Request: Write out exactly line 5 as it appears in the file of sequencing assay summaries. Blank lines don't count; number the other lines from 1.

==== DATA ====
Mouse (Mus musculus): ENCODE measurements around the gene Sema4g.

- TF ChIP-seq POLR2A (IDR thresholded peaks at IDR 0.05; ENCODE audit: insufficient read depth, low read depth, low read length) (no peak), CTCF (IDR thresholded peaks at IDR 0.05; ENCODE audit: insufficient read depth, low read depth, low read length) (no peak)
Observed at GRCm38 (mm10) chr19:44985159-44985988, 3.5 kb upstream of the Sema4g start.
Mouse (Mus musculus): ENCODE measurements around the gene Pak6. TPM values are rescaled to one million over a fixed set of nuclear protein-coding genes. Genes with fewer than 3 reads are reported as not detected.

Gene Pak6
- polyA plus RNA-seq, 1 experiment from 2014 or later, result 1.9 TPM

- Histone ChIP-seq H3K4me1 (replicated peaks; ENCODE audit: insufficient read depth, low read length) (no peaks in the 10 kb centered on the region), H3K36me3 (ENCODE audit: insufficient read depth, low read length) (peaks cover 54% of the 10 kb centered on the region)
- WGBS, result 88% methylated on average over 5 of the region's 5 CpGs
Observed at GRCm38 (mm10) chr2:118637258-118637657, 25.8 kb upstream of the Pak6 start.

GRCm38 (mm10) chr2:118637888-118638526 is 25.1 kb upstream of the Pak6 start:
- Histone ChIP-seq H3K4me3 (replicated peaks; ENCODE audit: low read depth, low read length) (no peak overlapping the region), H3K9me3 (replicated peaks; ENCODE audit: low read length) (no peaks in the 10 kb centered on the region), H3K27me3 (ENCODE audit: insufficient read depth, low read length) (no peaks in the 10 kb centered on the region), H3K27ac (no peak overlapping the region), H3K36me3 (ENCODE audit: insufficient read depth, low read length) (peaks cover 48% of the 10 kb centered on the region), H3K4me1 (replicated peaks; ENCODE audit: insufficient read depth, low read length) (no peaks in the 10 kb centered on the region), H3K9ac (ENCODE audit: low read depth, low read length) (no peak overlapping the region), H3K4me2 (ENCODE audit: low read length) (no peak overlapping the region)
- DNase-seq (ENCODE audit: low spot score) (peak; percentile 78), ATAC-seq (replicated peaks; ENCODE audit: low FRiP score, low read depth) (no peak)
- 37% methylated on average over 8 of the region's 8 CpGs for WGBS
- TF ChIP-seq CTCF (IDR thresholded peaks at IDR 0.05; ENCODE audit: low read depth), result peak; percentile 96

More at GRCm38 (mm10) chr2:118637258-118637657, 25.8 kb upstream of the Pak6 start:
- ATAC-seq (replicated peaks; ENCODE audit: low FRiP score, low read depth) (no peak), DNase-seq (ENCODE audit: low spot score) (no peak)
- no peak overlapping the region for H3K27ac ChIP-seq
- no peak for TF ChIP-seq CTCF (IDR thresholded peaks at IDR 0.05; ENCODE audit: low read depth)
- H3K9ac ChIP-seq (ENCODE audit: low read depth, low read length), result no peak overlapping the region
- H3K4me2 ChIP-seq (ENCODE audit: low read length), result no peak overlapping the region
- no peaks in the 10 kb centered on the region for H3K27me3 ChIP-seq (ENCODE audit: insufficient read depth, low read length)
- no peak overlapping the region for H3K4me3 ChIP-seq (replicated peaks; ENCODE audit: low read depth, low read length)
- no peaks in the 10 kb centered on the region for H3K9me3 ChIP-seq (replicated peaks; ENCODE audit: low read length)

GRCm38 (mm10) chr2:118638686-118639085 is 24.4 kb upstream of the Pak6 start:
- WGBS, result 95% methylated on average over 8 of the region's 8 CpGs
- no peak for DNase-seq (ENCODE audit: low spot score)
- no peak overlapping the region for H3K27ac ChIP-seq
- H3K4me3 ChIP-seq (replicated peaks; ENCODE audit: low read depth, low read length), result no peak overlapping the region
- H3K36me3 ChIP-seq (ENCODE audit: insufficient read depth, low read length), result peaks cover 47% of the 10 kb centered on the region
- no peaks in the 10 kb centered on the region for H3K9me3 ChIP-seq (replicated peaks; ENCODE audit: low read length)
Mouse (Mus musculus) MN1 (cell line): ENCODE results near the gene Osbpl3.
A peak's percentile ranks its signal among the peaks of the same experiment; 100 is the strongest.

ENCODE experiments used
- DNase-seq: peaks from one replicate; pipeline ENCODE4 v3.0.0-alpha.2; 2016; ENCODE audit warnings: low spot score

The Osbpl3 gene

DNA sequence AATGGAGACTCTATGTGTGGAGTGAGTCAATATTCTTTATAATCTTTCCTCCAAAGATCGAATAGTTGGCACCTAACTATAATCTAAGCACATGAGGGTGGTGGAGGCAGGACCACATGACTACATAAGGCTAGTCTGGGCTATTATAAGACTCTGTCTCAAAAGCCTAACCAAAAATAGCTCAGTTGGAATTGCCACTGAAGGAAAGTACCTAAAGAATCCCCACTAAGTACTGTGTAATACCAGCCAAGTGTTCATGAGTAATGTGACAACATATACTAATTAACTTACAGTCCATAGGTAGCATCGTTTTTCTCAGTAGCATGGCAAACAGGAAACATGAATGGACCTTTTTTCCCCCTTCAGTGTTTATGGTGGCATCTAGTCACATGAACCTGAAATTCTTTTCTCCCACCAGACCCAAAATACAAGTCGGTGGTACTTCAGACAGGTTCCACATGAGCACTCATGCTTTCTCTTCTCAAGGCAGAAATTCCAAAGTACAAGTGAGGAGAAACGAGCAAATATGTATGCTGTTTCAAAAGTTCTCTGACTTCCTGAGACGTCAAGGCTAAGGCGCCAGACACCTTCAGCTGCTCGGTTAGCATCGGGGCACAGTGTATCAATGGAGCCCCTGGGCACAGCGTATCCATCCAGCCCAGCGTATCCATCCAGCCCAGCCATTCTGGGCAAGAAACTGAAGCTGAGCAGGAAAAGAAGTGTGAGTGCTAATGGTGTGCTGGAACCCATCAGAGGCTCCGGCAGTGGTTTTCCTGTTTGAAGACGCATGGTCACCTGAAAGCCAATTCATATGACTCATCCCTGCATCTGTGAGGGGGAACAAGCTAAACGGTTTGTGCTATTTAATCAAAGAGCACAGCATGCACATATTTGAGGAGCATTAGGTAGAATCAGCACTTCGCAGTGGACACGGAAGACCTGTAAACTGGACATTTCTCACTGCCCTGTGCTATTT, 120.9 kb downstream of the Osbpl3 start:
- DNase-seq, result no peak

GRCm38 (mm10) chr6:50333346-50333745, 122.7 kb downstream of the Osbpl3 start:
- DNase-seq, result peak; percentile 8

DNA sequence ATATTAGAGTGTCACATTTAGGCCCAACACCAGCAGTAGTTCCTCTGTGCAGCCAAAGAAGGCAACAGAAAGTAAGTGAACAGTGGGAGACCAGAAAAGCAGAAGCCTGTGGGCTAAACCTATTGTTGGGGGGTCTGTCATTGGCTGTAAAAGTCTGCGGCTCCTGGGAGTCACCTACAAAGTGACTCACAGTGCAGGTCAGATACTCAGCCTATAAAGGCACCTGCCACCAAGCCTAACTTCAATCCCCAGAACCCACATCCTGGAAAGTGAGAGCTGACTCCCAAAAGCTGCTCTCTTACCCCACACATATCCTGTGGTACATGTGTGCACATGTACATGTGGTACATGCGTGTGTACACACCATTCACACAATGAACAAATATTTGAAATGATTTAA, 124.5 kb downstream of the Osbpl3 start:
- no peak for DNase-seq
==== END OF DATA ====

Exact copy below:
Gene Pak6